• 3.
    Broström, A
    et al.
    Linköping University, Department of Medicine and Health Sciences, Nursing Science. Linköping University, Faculty of Health Sciences.
    Strömberg, A
    Linköping University, Department of Medicine and Health Sciences, Nursing Science. Linköping University, Faculty of Health Sciences.
    Dahlström, U
    Fridlund, B
    Högskolan i Jönköping.
    Patients with congestive heart failure and their conception of the sleep situation.1999Conference paper (Refereed)
  • 4.
    Broström, A
    et al.
    Linköping University, Department of Medicine and Health Sciences, Nursing Science. Linköping University, Faculty of Health Sciences.
    Strömberg, A
    Linköping University, Department of Medicine and Health Sciences, Nursing Science. Linköping University, Faculty of Health Sciences.
    Dahlström, U
    Fridlund, B
    Högskolan i Jönköping.
    Sleeping difficulties, daytime sleepiness and health-related quality of life in patients with chronic heart failure.2003Conference paper (Other academic)
  • 5.
    Broström, A
    et al.
    Linköping University, Department of Medicine and Health Sciences, Nursing Science. Linköping University, Faculty of Health Sciences.
    Strömberg, A
    Linköping University, Department of Medicine and Health Sciences, Nursing Science. Linköping University, Faculty of Health Sciences.
    Fridlund, B
    Högskolan i Jönköping.
    Dahlström, U
    Sleep, health-related quality of life and daytime sleepiness in patients with chronic heart failure2002Conference paper (Other academic)
  • 6.
    Broström, Anders
    Linköping University, Department of Medicine and Care, Internal Medicine. Linköping University, Faculty of Health Sciences.
    Sleep and health-related quality of life in patients with chronic heart failure and their spouses: a descriptive and interventional study2004Doctoral thesis, comprehensive summary (Other academic)
    Abstract [en]

    The general aim of this thesis was to describe and compare the sleep situation and health-related quality of life in patients with chronic heart failure and their spouses, as well as to evaluate the effects of an intervention with 3-months ofhome based oxygen treatment. Descriptive designs were used to describe how patients with chronic heart failure conceived their sleep situation (I), decisive situations that influenced spouses' support to patients with chronic heart failure in relation to the couple's sleep situation (II), and self-assessed sleep difficulties, daytime sleepiness and their relation to health-related quality oflife in men and women with chronic heart failure, as well as to make a comparison with data from a norm population (III). An interventional design was used to determine the effects of 3-months of home based oxygen treatment regarding both subjective and objective outcomes (IV).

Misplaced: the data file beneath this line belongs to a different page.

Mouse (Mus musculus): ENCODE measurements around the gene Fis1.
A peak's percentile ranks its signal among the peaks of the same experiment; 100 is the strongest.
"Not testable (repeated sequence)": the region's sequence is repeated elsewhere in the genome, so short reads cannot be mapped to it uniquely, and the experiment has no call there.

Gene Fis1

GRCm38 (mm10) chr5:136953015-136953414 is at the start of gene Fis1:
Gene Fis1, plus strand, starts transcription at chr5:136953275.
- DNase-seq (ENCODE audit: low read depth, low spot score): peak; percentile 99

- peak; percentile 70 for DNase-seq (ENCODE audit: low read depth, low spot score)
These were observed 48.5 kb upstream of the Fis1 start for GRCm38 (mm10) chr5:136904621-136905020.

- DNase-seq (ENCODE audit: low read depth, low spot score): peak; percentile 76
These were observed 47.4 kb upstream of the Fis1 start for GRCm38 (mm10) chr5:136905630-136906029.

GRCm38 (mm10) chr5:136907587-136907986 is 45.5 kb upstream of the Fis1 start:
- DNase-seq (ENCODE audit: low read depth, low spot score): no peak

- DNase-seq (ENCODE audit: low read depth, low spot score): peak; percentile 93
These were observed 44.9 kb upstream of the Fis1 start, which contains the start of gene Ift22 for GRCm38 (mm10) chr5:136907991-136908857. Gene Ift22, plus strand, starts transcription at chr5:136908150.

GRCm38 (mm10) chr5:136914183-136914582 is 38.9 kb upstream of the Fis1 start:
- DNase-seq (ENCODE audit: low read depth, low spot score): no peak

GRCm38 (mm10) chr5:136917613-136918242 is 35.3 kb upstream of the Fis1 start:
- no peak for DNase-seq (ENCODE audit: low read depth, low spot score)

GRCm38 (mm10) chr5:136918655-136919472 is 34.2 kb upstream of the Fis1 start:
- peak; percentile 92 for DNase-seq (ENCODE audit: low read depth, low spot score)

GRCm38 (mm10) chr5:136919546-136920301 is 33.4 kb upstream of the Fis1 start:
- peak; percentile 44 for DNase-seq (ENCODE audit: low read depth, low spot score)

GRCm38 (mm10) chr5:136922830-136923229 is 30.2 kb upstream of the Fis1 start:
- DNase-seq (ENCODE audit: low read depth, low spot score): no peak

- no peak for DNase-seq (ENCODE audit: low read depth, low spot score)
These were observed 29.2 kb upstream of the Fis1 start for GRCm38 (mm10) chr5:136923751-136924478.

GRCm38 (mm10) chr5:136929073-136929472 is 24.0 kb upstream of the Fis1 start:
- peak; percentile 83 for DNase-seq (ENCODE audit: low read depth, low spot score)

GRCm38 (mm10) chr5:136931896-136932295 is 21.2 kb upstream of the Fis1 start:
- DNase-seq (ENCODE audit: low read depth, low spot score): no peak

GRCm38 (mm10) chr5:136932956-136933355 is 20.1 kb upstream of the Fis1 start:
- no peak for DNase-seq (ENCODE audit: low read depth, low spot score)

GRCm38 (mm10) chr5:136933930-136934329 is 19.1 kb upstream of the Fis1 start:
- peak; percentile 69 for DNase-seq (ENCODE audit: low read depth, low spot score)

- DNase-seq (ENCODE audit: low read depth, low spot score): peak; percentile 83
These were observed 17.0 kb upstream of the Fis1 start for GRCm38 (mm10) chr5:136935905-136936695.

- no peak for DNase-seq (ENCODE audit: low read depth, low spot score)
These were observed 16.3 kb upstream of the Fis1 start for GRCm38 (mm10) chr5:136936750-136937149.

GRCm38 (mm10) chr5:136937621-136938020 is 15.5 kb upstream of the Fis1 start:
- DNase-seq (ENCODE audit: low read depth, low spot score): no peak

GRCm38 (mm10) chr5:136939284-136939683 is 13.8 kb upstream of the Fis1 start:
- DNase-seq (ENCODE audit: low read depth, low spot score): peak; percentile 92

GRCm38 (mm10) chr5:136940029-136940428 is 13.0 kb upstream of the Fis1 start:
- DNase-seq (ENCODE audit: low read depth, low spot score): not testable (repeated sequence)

Daily life, the disease itself and cardiac symptoms influenced the sleep situation and led to ensuing effects, such as fatigue, listlessness, loss of temper, loss of concentration, a need for daytime sleep, seclusion, information and counseling. Patients handled their sleep disturbances by means of support from their psychosocial environment as well as coping mechanisms related to developed patterns of daily life (I). Decisive situations inhibited or stimulated spouses' support to patients with heart failure, in relation to the couples' sleep situation (II). Self-assessed sleep difficulties such as difficulties initiating sleep, difficulties maintaining sleep, and excessive daytime sleepiness were common in patients with chronic heart failure and gave a decreased health-related quality of life compared to chronic heart failure patients without sleeping difficulties (III). Sleep disordered breathing, with a dominance of central sleep apnea was a very common problem, with a high prevalence, but patients suffering from objectively registered sleep disordered breathing did not show decreased health-related quality of life compared to chronic heart failure patients without sleep disordered breathing. A long-term intervention with nocturnal home based oxygen improved functional exercise capacity for both the whole group of patients with chronic heart failure, as well as in patients with chronic heart failure where sleep disordered breathing occurred. The intervention did not give any persistent improvements regarding cardiac function, objective sleep, subjective sleep, sleep disordered breathing, or healthrelated quality of life (IV).